Background: Nicotine is widely recognized as an addictive psychoactive drug. Since most smokers are bio-behaviorally addicted, quitting can be very difficult and is often accompanied by withdrawal symptoms. Research indicates that nicotine replacement therapy (NRT) can double quit rates. However, the success rate for quitting remains low. E-cigarettes (electronic cigarettes) are battery-powered nicotine delivery devices used to inhale doses of vaporized nicotine from a handheld device similar in shape to a cigarette without the harmful chemicals present in tobacco products. Anecdotal evidence strongly suggests that e-cigarettes may be effective in helping smokers quit and preventing relapse, but there have been few published qualitative studies, especially among successful e-cigarette users, to support this evidence. Methods: Qualitative design using focus groups (N = 11); 9 men and 2 women. Focus groups were conducted by posing open-ended questions relating to the use of e-cigarettes, comparison of effectiveness between NRTs and e-cigarettes, barriers to quitting, and reasons for choosing e-cigarettes over other methods. Results: Five themes emerged that describe users' perceptions of why e-cigarettes are efficacious in quitting smoking: 1) bio-behavioral feedback, 2) social benefits, 3) hobby elements, 4) personal identity, and 5) distinction between smoking cessation and nicotine cessation. Additionally, subjects reported their experiences with NRTs compared with e-cigarettes, citing negative side effects of NRTs and their ineffectiveness at preventing relapse. Conclusion: These findings suggest tobacco control practitioners must pay increased attention to the importance of the behavioral and social components of smoking addiction. By addressing these components in addition to nicotine dependence, e-cigarettes appear to help some tobacco smokers transition to a less harmful replacement tool, thereby maintaining cigarette abstinence.
- 2012 Update in addiction medicine for the generalist
This article presents an update on addiction-related medical literature for the calendar years 2010 and 2011, focusing on studies that have implications for generalist practice. We present articles pertaining to medical comorbidities and complications, prescription drug misuse among patients with chronic pain, screening and brief interventions (SBIs), and pharmacotherapy for addiction.
- Telephone care coordination for smokers in VA mental health clinics: protocol for a hybrid type-2 effectiveness-implementation trial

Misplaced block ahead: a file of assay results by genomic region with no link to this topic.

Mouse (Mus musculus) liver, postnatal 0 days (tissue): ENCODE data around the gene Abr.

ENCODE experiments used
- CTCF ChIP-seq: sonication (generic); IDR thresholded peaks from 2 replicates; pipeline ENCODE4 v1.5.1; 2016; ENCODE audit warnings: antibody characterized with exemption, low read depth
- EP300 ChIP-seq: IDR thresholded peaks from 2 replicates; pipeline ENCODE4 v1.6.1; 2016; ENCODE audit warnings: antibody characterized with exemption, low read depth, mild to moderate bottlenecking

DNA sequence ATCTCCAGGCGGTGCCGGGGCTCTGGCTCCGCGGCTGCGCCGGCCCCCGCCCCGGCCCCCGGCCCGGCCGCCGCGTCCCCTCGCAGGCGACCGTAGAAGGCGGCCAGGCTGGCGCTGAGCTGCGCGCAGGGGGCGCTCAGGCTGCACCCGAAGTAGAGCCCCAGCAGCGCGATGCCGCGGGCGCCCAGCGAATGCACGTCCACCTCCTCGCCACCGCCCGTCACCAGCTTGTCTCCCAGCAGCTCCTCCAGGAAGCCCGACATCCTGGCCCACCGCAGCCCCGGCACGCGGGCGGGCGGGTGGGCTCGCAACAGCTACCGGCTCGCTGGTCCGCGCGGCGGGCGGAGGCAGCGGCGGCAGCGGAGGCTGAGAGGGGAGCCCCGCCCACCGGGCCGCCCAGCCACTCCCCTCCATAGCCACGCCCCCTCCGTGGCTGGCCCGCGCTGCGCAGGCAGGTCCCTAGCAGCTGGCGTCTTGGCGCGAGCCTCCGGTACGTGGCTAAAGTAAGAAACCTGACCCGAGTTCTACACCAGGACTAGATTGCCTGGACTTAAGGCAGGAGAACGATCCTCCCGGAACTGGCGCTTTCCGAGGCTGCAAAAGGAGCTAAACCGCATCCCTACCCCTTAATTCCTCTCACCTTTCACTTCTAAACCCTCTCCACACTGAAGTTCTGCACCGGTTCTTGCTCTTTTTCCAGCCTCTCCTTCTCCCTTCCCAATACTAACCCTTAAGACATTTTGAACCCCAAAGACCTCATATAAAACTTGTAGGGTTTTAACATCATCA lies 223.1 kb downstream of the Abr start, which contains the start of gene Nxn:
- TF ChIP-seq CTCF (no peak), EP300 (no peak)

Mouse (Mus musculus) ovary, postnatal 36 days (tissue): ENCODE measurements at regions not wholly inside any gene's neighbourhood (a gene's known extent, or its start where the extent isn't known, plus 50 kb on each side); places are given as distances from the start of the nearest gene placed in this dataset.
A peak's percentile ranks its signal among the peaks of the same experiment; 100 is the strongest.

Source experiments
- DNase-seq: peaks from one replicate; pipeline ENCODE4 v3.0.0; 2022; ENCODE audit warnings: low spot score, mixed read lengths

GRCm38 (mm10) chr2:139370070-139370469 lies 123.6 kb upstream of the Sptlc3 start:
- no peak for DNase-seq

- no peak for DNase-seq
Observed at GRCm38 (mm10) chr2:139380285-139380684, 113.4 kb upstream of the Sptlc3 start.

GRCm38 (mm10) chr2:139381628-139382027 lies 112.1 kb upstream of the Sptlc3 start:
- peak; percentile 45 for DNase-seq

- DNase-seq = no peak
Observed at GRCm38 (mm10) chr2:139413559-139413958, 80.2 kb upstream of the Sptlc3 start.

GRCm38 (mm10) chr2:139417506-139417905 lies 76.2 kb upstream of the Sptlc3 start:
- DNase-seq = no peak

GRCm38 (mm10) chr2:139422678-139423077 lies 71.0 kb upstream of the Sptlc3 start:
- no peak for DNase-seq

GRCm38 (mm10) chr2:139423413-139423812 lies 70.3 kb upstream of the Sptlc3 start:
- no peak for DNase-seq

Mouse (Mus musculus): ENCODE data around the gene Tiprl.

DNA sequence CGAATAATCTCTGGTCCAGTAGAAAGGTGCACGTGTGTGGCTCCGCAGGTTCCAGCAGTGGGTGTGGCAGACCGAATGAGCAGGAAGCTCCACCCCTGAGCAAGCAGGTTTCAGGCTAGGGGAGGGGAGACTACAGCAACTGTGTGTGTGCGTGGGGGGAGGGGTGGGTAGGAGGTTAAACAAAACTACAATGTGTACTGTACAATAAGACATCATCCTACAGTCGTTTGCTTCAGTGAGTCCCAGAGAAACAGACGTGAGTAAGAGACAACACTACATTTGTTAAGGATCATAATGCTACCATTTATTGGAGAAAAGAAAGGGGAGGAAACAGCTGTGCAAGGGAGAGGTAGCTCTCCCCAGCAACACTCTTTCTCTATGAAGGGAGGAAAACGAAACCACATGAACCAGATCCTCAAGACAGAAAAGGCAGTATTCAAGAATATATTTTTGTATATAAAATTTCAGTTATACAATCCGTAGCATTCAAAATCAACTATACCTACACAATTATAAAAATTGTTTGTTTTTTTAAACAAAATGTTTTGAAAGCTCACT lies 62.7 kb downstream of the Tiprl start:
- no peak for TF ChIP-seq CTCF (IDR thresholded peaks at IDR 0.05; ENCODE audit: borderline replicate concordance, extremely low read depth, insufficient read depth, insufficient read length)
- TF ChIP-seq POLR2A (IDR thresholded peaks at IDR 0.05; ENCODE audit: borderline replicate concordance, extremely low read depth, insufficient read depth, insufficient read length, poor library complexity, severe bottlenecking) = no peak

Background: This paper describes an innovative protocol for a type-II hybrid effectiveness-implementation trial that is evaluating a smoking cessation telephone care coordination program for Veterans Health Administration (VA) mental-health clinic patients. As a hybrid trial, the protocol combines implementation science and clinical trial methods and outcomes that can inform future cessation studies and the implementation of tobacco cessation programs into routine care. The primary objectives of the trial are (1) to evaluate the process of adapting, implementing, and sustaining a smoking cessation telephone care coordination program in VA mental health clinics, (2) to determine the effectiveness of the program in promoting long-term abstinence from smoking among mental health patients, and (3) to compare the effectiveness of telephone counseling delivered by VA staff with that delivered by state quitlines. Methods: The care coordination program is being implemented at six VA facilities. VA mental health providers refer patients to the program via an electronic medical record consult. Program staff call referred patients to offer enrollment. All patients who enroll receive a self-help booklet, mailed smoking cessation medications, and proactive multi-call telephone counseling. Participants are randomized to receive this counseling from VA staff or their state's quitline. Four primary implementation strategies are being used to optimize program implementation and sustainability: blended facilitation, provider training, informatics support, and provider feedback. A three-phase formative evaluation is being conducted to identify barriers to, and facilitators for, program implementation and sustainability. A mixed-methods approach is being used to collect quantitative clinical effectiveness data (e.g., self-reported abstinence at six months) and both quantitative and qualitative implementation data (e.g., provider referral rates, coded interviews with providers). Summative data will be analyzed using the Reach Effectiveness Adoption Implementation Maintenance (RE-AIM) framework.DiscussionThis paper describes the rationale and methods of a trial designed to simultaneously study the clinical effectiveness and implementation of a telephone smoking cessation program for smokers using VA mental health clinics. Such hybrid designs are an important methodological design that can shorten the time between the development of an intervention and its translation into routine clinical care.Trial registration: ClinicalTrials.gov NCT00724308